2. You’re Not Yourself With Them

This might seem basic, but it’s more common than you think. “If you’re in a relationship with someone and feel like you need to censor yourself, or stifle parts of who you are to make it work, that’s a red flag that they may not be ‘The One’,” Boykin tells Bustle. I’ve watched so many friends be in relationships where they aren’t relaxed and comfortable— I’ve done the same myself. You’re just so desperate to keep your partner happy, even if you’re not. Make sure you can really be you or the relationship just isn’t worth it.

3. Your Gut Is Telling You Something

It’s amazing how we can completely ignore our own intuition, our own gut instinct, when we don’t like what it’s telling us. “Everyone has an inner voice,” Boston-based clinical psychologist Bobbi Wegner tells Bustle. “Follow it. Pay attention to the immediate feelings you have when you think of the person.” That little knot in the pit of your stomach? It knows.

4. You Disagree On The Fundamentals

You definitely want kids? Need to travel? Insist on saving money? We all have our deal breakers. And you know what, you’re allowed to have deal-breakers. “If you are in love with someone, but you question your compatibility, you need to ask yourself what types of issues you are incompatible about,” psychologist Nikki Martinez tells Bustle. “Are they deal-breakers, or are they minor concessions that you can live with never agreeing on?” If they’re deal-breakers, they’re just not the right person for you.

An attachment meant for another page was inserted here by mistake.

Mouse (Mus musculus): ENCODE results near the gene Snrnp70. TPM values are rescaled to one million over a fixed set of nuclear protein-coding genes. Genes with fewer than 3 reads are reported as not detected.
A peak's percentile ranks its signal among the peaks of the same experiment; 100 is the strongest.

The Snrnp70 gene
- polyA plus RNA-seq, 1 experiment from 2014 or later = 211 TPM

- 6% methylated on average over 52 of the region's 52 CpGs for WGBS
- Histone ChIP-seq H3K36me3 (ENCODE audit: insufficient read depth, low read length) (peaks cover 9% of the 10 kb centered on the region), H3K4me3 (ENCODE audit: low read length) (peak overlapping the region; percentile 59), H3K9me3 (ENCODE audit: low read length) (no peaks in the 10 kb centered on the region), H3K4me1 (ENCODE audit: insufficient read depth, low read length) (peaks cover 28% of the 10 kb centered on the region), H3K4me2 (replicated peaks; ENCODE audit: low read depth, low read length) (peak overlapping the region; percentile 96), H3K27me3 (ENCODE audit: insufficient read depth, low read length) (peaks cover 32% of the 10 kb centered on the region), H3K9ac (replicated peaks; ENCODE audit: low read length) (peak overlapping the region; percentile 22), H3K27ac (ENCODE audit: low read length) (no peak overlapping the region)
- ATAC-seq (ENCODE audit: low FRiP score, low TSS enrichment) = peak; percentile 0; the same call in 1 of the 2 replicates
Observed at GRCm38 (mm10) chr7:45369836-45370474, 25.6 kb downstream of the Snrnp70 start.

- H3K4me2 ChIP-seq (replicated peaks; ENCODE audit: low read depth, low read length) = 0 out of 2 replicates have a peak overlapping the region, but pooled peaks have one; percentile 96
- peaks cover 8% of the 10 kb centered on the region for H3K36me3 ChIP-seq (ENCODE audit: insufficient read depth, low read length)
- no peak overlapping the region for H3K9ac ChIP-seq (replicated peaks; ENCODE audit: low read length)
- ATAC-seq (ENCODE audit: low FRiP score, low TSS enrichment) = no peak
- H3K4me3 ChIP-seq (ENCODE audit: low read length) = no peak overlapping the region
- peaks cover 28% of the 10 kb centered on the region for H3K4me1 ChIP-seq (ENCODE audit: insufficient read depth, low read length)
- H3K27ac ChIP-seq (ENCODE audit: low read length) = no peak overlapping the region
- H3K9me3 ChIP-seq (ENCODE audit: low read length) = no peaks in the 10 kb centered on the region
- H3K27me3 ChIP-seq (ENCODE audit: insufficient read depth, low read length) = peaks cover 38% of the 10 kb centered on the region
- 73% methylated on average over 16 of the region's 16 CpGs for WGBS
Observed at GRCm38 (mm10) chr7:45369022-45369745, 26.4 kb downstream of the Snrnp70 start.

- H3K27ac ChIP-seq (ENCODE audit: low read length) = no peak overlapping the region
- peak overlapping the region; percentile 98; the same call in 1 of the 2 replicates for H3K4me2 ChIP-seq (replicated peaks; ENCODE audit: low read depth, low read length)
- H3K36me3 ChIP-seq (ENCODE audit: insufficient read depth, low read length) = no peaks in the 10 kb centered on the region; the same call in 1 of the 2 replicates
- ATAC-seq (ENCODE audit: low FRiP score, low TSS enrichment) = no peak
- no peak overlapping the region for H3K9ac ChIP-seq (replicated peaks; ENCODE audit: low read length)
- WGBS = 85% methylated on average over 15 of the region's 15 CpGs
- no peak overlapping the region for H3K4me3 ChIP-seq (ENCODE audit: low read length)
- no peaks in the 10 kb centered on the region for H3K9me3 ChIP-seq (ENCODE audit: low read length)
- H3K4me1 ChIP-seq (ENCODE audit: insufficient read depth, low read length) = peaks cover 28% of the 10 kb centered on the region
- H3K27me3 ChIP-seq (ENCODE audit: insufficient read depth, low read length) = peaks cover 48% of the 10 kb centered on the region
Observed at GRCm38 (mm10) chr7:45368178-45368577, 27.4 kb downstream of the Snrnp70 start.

5. You Don’t Miss Them

“This is so normal, it weirdly slips under the radar: You’re not looking forward to seeing them,” New York–based relationship expert and author April Masini tells Bustle “When you’re feeling the love, you want to connect — whether it’s in person, electronically or by sending and receiving a love letter in the mail.” It’s great to be independent. In fact, I think spending time apart and missing each other can be great for your relationship. But if you never miss them, never feel a need to message or call them, something’s up.

6. They Shut You Down Emotionally

Emotional support is a non-negotiable. “Someone who is emotionally unavailable and seems unwilling or unable to be present with you during difficult times is unlikely to be the right one for you,” Boykin says. “A healthy relationship requires you both to be able to show up emotionally for each other, especially when things are hard.” Whether they’re apathetic or just totally self-involved, not being there to support you just isn’t OK.

7. The Trust And Respect Isn’t There